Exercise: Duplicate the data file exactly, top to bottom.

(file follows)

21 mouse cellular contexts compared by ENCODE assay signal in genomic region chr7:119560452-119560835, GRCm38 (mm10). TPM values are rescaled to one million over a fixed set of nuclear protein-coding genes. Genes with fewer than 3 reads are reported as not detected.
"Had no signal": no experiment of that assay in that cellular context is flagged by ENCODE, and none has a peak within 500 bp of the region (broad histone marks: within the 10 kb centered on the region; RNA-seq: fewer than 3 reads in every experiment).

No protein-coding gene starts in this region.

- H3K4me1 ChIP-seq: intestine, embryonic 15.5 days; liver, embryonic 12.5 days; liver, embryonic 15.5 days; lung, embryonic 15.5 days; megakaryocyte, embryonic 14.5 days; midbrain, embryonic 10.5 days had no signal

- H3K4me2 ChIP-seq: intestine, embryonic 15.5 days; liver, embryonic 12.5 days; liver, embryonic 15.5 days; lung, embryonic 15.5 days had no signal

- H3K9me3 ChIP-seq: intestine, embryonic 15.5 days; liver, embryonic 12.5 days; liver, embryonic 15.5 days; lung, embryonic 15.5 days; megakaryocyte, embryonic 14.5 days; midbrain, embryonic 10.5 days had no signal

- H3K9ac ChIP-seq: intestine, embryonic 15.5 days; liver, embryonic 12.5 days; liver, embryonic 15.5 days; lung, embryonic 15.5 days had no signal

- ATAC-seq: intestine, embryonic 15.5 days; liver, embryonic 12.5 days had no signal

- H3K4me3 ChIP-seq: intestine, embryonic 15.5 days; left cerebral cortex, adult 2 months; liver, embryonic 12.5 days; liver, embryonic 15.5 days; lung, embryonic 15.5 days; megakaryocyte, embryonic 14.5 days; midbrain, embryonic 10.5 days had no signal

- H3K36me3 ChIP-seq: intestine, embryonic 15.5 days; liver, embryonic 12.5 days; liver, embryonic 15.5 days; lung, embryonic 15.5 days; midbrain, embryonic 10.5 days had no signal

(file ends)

21 mouse cellular contexts compared by ENCODE assay signal in genomic region chr7:119560452-119560835, GRCm38 (mm10). TPM values are rescaled to one million over a fixed set of nuclear protein-coding genes. Genes with fewer than 3 reads are reported as not detected.
"Had no signal": no experiment of that assay in that cellular context is flagged by ENCODE, and none has a peak within 500 bp of the region (broad histone marks: within the 10 kb centered on the region; RNA-seq: fewer than 3 reads in every experiment).

No protein-coding gene starts in this region.

- H3K4me1 ChIP-seq: intestine, embryonic 15.5 days; liver, embryonic 12.5 days; liver, embryonic 15.5 days; lung, embryonic 15.5 days; megakaryocyte, embryonic 14.5 days; midbrain, embryonic 10.5 days had no signal

- H3K4me2 ChIP-seq: intestine, embryonic 15.5 days; liver, embryonic 12.5 days; liver, embryonic 15.5 days; lung, embryonic 15.5 days had no signal

- H3K9me3 ChIP-seq: intestine, embryonic 15.5 days; liver, embryonic 12.5 days; liver, embryonic 15.5 days; lung, embryonic 15.5 days; megakaryocyte, embryonic 14.5 days; midbrain, embryonic 10.5 days had no signal

- H3K9ac ChIP-seq: intestine, embryonic 15.5 days; liver, embryonic 12.5 days; liver, embryonic 15.5 days; lung, embryonic 15.5 days had no signal

- ATAC-seq: intestine, embryonic 15.5 days; liver, embryonic 12.5 days had no signal

- H3K4me3 ChIP-seq: intestine, embryonic 15.5 days; left cerebral cortex, adult 2 months; liver, embryonic 12.5 days; liver, embryonic 15.5 days; lung, embryonic 15.5 days; megakaryocyte, embryonic 14.5 days; midbrain, embryonic 10.5 days had no signal

- H3K36me3 ChIP-seq: intestine, embryonic 15.5 days; liver, embryonic 12.5 days; liver, embryonic 15.5 days; lung, embryonic 15.5 days; midbrain, embryonic 10.5 days had no signal